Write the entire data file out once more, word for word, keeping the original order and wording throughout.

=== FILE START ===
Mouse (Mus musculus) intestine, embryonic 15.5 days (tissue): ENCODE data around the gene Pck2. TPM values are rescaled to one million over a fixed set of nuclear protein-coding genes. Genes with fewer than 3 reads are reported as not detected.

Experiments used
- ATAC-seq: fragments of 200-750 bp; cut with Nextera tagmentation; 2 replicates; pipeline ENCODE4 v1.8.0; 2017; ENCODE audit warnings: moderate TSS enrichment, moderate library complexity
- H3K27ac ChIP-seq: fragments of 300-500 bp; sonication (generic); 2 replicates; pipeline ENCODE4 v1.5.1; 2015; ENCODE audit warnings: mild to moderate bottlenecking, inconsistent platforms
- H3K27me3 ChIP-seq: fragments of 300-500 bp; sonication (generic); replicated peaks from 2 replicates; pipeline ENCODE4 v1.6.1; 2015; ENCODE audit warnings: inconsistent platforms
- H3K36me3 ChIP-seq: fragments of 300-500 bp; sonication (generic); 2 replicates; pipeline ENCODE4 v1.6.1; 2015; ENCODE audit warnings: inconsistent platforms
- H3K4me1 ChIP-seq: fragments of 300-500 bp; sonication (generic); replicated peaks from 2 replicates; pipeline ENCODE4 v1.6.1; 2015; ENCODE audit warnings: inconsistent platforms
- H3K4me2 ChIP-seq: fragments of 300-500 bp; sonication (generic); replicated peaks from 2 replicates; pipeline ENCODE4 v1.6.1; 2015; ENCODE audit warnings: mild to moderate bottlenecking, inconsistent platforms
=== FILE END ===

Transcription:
Mouse (Mus musculus) intestine, embryonic 15.5 days (tissue): ENCODE data around the gene Pck2. TPM values are rescaled to one million over a fixed set of nuclear protein-coding genes. Genes with fewer than 3 reads are reported as not detected.

Experiments used
- ATAC-seq: fragments of 200-750 bp; cut with Nextera tagmentation; 2 replicates; pipeline ENCODE4 v1.8.0; 2017; ENCODE audit warnings: moderate TSS enrichment, moderate library complexity
- H3K27ac ChIP-seq: fragments of 300-500 bp; sonication (generic); 2 replicates; pipeline ENCODE4 v1.5.1; 2015; ENCODE audit warnings: mild to moderate bottlenecking, inconsistent platforms
- H3K27me3 ChIP-seq: fragments of 300-500 bp; sonication (generic); replicated peaks from 2 replicates; pipeline ENCODE4 v1.6.1; 2015; ENCODE audit warnings: inconsistent platforms
- H3K36me3 ChIP-seq: fragments of 300-500 bp; sonication (generic); 2 replicates; pipeline ENCODE4 v1.6.1; 2015; ENCODE audit warnings: inconsistent platforms
- H3K4me1 ChIP-seq: fragments of 300-500 bp; sonication (generic); replicated peaks from 2 replicates; pipeline ENCODE4 v1.6.1; 2015; ENCODE audit warnings: inconsistent platforms
- H3K4me2 ChIP-seq: fragments of 300-500 bp; sonication (generic); replicated peaks from 2 replicates; pipeline ENCODE4 v1.6.1; 2015; ENCODE audit warnings: mild to moderate bottlenecking, inconsistent platforms